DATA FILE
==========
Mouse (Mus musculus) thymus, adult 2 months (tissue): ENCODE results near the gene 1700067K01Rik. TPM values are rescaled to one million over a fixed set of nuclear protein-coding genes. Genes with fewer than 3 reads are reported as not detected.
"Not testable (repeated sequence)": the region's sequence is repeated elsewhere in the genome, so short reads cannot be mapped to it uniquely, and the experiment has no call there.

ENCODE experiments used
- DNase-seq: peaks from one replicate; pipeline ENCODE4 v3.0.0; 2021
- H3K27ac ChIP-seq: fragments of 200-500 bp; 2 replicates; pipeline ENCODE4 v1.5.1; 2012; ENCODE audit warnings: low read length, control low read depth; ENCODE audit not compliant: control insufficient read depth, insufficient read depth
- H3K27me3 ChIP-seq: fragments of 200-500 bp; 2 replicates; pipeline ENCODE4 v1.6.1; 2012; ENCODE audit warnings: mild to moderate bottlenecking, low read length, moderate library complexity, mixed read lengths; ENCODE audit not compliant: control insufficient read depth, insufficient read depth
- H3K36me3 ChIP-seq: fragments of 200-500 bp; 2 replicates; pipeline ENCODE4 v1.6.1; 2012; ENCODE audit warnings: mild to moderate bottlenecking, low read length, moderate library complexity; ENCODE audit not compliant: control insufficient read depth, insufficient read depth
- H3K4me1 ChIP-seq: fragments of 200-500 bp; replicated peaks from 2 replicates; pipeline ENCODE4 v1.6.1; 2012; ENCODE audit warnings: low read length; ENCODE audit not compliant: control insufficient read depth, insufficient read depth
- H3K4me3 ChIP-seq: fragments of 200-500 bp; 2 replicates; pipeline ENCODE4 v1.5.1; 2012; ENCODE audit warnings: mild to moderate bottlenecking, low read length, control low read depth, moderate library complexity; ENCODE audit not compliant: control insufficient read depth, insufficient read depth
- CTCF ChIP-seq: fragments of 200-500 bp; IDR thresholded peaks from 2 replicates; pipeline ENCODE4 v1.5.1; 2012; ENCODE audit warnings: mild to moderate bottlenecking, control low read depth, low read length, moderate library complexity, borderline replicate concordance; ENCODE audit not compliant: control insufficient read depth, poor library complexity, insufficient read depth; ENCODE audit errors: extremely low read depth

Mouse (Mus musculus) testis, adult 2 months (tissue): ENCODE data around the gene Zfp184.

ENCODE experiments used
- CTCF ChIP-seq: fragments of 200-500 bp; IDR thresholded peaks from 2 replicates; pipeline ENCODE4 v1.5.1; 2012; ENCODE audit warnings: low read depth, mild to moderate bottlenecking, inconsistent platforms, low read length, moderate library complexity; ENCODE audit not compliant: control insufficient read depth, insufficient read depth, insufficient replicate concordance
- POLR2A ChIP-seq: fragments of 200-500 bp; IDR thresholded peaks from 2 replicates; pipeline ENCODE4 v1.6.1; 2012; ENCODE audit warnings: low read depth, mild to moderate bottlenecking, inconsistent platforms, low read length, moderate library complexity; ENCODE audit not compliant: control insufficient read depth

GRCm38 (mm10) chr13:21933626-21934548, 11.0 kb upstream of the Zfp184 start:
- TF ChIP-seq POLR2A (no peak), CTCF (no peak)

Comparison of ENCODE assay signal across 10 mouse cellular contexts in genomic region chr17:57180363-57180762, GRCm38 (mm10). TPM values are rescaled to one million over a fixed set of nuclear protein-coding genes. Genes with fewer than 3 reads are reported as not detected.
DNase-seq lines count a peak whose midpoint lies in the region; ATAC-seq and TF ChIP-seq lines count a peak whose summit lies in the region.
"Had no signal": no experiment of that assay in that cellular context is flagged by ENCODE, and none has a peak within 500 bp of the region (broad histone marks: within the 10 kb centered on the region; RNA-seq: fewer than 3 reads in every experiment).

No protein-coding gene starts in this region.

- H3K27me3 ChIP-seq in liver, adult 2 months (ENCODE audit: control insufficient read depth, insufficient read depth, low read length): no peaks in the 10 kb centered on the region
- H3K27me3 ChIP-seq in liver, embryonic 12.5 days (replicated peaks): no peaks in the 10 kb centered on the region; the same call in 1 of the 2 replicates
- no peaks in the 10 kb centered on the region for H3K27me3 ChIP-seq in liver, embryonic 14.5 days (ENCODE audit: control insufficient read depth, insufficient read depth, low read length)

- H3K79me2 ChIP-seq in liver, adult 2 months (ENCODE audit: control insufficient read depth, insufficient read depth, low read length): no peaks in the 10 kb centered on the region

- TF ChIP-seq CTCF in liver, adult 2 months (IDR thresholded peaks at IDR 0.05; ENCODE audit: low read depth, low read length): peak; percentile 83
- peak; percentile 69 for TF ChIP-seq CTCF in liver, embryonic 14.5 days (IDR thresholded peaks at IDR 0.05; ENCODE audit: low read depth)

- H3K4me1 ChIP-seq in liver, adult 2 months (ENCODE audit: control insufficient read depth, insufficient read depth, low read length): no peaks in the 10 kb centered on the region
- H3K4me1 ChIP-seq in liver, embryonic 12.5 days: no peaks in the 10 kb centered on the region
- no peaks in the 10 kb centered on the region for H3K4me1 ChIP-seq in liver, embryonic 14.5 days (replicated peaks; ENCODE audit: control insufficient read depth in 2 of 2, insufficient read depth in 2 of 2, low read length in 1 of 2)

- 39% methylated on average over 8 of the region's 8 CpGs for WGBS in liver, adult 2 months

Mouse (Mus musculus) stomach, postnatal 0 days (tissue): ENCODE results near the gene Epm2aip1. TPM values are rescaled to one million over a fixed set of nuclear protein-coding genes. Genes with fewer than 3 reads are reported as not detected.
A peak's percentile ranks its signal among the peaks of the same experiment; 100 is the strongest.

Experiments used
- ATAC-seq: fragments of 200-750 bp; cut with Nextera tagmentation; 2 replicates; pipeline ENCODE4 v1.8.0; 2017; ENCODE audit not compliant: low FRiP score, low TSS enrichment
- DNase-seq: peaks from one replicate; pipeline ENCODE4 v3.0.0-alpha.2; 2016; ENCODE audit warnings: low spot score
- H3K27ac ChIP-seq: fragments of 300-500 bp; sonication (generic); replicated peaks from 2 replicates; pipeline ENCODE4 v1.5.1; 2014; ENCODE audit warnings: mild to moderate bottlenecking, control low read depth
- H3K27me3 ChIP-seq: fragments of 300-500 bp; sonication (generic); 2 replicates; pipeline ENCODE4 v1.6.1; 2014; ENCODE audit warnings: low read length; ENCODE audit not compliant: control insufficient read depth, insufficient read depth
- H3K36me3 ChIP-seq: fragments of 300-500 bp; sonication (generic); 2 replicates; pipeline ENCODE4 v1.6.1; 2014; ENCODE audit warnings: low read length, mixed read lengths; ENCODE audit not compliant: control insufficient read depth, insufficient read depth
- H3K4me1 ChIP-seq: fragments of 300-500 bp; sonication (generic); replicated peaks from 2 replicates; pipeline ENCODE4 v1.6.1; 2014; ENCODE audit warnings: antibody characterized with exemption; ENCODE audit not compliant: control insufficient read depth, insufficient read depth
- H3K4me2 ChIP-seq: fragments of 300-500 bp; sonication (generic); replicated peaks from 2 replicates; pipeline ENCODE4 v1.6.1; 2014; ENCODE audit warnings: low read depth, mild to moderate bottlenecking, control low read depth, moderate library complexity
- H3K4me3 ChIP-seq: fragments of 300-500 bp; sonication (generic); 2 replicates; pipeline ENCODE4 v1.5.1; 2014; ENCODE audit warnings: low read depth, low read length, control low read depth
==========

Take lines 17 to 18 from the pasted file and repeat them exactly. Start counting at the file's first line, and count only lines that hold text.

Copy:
Comparison of ENCODE assay signal across 10 mouse cellular contexts in genomic region chr17:57180363-57180762, GRCm38 (mm10). TPM values are rescaled to one million over a fixed set of nuclear protein-coding genes. Genes with fewer than 3 reads are reported as not detected.
DNase-seq lines count a peak whose midpoint lies in the region; ATAC-seq and TF ChIP-seq lines count a peak whose summit lies in the region.